Arlesey reverend bevan open air service 1935 king georgre v silver jubilee

Reverend Bevan holding an outdoor service on King George V ‘s Silver Jubilee Day.Oh yeah the iron railing they were talking about.

The school, typical of the age and area, was built of white and red brick and slate.  It was comprised of three classrooms, two of which were 40′ x 20′ and the third, 60’x 20’


There were two earth playgrounds, one at the front of the building for the boys and one at the rear for the girls and infants. In the corner of each playground was a row of lavatories hidden behind a corrugated iron screen.

That were usual for a country village. They were the bucket-type lavatories, with a plank of wood with a hole in it on top for the seat. The buckets were emptied by the night soil collector who came with his horse and cart every night. It would appear that these were still in use until the 1920’s .

Just four weeks after the opening of the new school, the headmaster was rebuked by the Board for ordering books to the value of £20.4.7 (£20.23) without permission.  The initial order list, which included 36 bibles, 1 gross copy books, 1,000 slate Pencils, 1 gallon Ink and 50 Royal Readers.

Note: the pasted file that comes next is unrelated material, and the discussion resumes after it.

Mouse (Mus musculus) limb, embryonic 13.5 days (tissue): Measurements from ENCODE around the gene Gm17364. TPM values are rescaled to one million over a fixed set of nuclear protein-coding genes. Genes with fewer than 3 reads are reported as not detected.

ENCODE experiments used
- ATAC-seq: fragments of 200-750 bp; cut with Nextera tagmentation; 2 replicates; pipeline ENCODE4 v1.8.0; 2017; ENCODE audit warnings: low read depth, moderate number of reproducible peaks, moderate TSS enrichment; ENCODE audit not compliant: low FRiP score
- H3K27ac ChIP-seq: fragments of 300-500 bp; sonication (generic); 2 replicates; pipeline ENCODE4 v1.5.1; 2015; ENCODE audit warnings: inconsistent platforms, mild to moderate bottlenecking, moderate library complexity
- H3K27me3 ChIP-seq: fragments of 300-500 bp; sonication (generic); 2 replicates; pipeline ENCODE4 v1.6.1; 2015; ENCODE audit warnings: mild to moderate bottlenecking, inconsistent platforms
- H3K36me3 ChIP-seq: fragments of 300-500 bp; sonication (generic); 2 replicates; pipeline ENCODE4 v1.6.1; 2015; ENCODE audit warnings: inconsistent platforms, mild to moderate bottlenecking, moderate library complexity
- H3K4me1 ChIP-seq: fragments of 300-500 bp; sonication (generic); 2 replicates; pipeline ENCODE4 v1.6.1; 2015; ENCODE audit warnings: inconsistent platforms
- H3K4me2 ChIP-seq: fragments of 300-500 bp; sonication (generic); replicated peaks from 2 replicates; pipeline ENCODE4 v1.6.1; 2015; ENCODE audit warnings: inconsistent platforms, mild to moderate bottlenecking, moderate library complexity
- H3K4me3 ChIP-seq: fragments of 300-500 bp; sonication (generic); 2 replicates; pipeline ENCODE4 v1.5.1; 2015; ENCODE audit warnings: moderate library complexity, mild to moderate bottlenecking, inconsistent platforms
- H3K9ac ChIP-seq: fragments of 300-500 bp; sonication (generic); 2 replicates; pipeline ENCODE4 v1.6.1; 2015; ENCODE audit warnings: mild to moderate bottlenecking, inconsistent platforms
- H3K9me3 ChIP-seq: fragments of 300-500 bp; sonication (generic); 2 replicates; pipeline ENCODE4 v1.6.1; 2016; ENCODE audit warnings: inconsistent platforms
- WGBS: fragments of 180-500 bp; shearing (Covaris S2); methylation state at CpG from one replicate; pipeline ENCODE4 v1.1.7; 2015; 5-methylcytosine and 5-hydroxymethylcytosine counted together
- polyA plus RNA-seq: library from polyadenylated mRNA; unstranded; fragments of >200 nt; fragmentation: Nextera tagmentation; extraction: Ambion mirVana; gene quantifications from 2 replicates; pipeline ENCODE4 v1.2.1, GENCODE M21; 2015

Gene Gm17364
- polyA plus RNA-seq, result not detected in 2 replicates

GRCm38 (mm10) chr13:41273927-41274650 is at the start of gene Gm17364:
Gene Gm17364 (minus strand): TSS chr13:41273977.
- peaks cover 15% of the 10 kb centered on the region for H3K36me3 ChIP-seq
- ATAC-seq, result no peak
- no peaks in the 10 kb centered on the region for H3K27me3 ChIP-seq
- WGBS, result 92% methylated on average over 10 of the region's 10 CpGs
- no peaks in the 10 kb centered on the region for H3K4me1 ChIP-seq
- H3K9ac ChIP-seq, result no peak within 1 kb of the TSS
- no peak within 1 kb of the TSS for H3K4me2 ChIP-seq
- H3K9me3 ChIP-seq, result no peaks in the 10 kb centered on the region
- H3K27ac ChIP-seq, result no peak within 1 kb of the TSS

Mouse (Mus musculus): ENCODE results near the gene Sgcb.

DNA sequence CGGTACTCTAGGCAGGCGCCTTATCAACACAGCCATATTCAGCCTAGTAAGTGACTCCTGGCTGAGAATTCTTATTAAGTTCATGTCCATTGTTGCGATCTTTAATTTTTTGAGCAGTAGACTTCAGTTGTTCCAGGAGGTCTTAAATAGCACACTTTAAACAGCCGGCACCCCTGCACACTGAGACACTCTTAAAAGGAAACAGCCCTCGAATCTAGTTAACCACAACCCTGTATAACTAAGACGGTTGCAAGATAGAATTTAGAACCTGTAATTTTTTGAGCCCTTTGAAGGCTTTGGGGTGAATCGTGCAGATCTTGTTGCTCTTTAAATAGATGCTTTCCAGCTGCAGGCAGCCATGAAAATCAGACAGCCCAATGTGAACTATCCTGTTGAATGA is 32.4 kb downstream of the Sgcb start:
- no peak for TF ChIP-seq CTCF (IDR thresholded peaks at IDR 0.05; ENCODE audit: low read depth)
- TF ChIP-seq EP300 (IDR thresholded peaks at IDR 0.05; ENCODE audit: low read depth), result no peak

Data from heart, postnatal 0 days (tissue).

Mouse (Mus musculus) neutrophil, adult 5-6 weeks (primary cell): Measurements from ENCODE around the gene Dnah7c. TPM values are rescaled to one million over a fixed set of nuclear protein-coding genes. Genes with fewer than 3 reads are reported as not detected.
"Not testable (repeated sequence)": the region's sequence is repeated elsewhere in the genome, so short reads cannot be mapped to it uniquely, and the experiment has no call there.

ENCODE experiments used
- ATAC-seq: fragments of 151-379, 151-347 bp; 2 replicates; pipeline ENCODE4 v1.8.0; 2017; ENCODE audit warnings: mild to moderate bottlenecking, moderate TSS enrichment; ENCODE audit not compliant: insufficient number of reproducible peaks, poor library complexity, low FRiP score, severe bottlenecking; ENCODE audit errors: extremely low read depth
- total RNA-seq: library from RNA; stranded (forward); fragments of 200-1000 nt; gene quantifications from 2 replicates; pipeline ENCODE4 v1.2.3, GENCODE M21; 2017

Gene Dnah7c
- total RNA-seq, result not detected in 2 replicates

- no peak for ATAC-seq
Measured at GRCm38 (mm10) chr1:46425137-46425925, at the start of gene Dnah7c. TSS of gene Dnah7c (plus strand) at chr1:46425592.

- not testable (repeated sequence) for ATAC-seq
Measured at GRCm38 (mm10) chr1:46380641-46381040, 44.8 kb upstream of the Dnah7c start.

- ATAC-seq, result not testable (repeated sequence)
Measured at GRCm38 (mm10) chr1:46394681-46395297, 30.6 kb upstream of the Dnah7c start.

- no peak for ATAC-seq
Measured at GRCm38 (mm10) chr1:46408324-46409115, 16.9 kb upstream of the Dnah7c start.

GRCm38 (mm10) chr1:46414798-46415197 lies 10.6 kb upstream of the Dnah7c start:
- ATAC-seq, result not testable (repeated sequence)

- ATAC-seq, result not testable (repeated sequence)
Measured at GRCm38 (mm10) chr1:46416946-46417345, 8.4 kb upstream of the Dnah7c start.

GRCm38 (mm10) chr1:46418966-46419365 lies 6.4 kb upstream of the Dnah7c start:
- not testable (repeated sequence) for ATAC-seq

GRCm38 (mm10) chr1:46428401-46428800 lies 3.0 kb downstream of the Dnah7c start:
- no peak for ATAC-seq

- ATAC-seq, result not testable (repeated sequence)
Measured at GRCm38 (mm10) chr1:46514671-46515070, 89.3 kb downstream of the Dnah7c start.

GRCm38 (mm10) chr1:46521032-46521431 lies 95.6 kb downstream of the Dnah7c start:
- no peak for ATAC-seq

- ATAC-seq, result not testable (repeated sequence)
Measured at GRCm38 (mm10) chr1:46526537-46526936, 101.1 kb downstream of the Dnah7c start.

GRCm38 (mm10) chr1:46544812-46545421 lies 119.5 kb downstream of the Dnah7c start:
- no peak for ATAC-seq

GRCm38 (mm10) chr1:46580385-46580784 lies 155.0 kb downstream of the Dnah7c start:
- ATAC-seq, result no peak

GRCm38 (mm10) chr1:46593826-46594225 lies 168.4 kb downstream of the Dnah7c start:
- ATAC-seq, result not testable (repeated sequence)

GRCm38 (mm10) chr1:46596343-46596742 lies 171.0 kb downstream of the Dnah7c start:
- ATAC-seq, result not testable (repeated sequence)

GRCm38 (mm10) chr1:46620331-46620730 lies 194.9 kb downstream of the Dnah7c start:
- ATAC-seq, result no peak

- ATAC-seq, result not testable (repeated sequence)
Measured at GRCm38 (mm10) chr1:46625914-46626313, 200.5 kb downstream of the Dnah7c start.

Within four years a teacher was informing the Board of over-crowding and that with over one hundred children in one room, another must be built. It was  resolved by turning  the Infants lobby, which was unused, into another class room for the boys.

This seems to have relieved the pressure on the space for a time.  Nine years later estimates were approved to build a new classroom to accommodate sixty girls. Further building took place and the school was closed for nine days as work on two new classrooms was begun on March 9th 1895.


In the early days of the school there were numerous complaints of dirty rooms and Mr. H was appointed to sweep out the rooms daily, for which he was paid two shillings a week. It was not until the end of each term that the rooms were washed and cleaned thoroughly.


The school was originally lit by oil lamps and in 1905 gas lighting was installed was after a tender for £18 was accepted by the County Council. The installation of a mains water supply was also undertaken  in 1906. The Gas lighting was replaced by electricity in 1933.